Aboriginal X Ray Art

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Aboriginal X Ray Art Bark Painting

The style of Aboriginal X Ray Art bark painting stems directly from a long history of rock painting. This article describes the features and designs found in Aboriginal X Ray Art and provides links to 32 major Aboriginal X Ray Art Painting Artists.

Commonly the background of a bark painting from Aboriginal X Ray Art has been covered by a reddish Ochre that has been rubbed in. Sometimes the scrapped surface may be left the colour it assumed when it was scorched and straightened over a fire. Bark painting from this region were originally done inside shelters made of bark during the wet season or as rock painting.

 

 

 

 I Buy Aboriginal X Ray Art bark painting and if you have one to sell I would love to see it. If you have a bark painting and just want to know what it is worth please feel free to send me a jpeg.

Oenpelli Bark PaintingThe design typically consists of a single figure or a group of figures. The design is boldly outlined in white and stands out clearly from the background. The figures on a bark Painting can be some of the most dynamic and visually intriguing found in Aboriginal Art.

Though there is very little of background detail, the design is often filled in with crosshatching. These figures are distinguished by their roundness and quality of movement. This x-ray style of art is a way Aboriginal Art represent the whole spiritual being on a 2 dimensional surface and not just the beings surface. In some old rock painting it is believed the spirit itself came to rest on the rock and left the depiction of its image.

Representations of attenuated matchstick figures called Mimi spirits are also found primarily in aboriginal art from Oenpelli.

Aboriginal X Ray Art Bark Painting Aboriginal Artists include:

Aboriginal X Ray ArtJimmy Midjaw Midjaw  Mick Kubarkku

Lofty Nadjamerrek Paddy Compass Namatbara

Dick Murramurra  Nym Djimurrgurr

January Nanganyari  Balirr Balirr

Rurrkula   Nicholas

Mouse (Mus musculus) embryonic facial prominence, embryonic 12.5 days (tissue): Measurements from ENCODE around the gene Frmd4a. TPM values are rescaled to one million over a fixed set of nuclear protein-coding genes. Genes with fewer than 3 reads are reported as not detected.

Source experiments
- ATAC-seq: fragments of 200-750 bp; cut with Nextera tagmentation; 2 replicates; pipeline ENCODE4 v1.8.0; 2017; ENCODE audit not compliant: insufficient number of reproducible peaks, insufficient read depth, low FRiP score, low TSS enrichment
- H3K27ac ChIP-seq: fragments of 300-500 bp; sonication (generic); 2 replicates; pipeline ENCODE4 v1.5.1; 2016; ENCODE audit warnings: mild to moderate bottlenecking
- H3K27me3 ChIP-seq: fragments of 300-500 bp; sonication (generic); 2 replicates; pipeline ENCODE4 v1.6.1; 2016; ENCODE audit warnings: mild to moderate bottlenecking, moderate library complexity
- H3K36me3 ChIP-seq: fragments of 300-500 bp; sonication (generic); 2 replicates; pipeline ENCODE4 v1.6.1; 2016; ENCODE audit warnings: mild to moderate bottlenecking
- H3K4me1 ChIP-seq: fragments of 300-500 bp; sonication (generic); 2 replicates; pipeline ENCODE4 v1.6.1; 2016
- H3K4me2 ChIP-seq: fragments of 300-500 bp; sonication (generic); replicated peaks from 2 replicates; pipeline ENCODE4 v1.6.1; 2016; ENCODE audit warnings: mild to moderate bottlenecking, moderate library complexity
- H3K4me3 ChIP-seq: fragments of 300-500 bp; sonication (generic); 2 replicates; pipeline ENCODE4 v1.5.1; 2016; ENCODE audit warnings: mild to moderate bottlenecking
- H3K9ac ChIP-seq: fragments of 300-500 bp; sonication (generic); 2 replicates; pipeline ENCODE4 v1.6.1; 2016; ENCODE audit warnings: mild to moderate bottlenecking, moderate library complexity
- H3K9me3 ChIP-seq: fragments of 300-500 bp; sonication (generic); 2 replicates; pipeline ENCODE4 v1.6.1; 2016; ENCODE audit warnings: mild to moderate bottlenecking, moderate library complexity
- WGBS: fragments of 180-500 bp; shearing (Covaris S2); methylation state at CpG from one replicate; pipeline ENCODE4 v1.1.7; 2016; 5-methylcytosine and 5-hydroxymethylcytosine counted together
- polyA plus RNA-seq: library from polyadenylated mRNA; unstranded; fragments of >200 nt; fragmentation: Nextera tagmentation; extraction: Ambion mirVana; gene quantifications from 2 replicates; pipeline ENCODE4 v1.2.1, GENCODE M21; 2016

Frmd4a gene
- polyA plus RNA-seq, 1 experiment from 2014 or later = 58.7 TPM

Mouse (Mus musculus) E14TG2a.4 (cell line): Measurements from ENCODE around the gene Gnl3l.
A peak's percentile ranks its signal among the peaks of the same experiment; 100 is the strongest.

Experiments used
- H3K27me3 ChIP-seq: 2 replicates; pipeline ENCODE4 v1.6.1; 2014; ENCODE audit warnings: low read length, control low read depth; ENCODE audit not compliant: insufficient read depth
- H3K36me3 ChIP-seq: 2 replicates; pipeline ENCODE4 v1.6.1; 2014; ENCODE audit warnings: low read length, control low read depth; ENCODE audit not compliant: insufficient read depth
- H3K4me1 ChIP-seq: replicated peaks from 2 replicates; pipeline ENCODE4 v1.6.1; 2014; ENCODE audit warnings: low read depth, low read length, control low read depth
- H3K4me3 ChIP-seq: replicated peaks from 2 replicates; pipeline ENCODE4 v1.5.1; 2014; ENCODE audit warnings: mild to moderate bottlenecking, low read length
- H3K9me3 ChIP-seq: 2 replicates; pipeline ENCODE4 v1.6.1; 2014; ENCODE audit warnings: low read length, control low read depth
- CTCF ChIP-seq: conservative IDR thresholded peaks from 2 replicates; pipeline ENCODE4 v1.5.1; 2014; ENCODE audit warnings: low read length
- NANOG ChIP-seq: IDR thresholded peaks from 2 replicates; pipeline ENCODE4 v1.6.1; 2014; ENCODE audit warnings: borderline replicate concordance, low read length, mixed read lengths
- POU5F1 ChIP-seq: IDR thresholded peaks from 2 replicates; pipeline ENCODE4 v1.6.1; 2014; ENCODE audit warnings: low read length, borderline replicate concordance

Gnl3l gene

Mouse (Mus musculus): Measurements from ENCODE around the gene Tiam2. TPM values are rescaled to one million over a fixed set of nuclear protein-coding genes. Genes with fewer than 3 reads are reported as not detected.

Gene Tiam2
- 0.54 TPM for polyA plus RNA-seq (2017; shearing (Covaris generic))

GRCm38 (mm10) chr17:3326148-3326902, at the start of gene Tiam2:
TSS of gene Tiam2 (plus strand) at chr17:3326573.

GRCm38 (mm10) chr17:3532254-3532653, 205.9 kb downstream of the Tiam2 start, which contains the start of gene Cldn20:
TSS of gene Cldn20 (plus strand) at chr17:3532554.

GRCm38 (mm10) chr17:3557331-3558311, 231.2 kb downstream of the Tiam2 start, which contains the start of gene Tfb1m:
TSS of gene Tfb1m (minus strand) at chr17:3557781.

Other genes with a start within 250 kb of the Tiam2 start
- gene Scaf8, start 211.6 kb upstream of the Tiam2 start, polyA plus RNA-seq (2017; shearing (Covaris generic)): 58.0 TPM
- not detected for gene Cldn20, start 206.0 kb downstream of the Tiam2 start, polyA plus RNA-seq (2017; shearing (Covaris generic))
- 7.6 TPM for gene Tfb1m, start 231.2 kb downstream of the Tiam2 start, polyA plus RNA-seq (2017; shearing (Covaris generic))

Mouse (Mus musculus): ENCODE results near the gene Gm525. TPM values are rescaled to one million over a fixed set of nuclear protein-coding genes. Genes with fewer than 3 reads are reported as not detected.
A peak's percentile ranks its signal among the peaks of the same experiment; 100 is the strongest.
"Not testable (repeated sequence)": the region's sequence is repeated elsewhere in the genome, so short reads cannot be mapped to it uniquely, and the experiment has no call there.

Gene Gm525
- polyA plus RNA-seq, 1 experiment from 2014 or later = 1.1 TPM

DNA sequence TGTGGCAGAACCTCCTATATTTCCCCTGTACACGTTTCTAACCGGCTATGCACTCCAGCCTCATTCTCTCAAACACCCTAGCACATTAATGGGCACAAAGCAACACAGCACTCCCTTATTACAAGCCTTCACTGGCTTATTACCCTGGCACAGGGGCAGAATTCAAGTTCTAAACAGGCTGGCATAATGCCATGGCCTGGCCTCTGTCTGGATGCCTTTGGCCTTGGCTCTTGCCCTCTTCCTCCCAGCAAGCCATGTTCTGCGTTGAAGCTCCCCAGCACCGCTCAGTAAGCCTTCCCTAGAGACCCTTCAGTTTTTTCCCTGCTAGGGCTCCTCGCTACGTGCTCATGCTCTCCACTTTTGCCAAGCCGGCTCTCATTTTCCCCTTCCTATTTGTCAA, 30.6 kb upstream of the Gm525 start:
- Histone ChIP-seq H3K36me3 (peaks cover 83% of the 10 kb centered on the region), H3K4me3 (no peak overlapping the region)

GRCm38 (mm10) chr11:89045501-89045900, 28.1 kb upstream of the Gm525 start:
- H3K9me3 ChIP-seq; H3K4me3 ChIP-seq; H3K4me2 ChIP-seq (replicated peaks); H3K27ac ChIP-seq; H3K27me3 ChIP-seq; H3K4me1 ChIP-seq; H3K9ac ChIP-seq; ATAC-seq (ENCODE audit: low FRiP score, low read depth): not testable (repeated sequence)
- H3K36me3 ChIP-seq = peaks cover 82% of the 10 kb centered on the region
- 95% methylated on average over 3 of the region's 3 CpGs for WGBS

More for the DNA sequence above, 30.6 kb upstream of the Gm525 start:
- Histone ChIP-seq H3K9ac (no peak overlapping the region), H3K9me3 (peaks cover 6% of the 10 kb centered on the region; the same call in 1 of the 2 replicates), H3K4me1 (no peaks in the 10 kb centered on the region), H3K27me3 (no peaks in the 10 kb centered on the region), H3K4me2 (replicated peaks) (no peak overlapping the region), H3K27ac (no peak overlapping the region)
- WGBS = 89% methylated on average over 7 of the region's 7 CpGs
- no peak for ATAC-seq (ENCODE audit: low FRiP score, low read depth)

Wagbara   Madagarlgarl   Yirawala

Curly Bardkadubbu   Mandidja

Djambalula   Guymala

Paddy Captain Jambuwal

Crusoe Kuningbal  Wally Mandarrk  Yuwunyuwun Murrawarr

Bobby Ngainjmirra    Peter Marralwanga

Naiyombolmi  Spider Namirrki  Anchor Wurrkidj

Joshua Wrrongu  George Djaykurrnga

Peter Nabarlambarl  Jimmy Ngainjmirra

 

Oenpelli Bark PaintingThe Oenpelli region includes Crocker Island which is home to some of the greatest figurative aboriginal art. The figures on Crocker Island bark Painting are extremely fluid and full of power and mystery.

The Oenpelli region reaches from the East Alligator River to the liverpool Rivers and includes the Coboug Peninsula and Crocker Island and Gouldburn Islands.

Forest plaines which flood in the wet season border the rivers and lagoons which teem with fish. The main settlement is Oenpelli Mission which is about 100 kilometres from the coast near the alligator River. Although as a cattle station it dates back to 1906 it first became the site of a church mission society in 1925. Nowadays aboriginal life centres on the mission station, where cattle are raised and crops are grown.

The Aboriginals of Oenpelli are organised into tribes rather than the smaller clans. Clans commonly trace matrilineal descent. Among them are the Gunwinggu and the Maung. In the Western region occurs the rocky escarpment of the Arnhem land plateau, fissured by chasms and dotted with caves. Evidence of human occupation as long as 20 thousand years ago is reflected in the rock painting. It is one of the oldest living tribal art traditions on earth.

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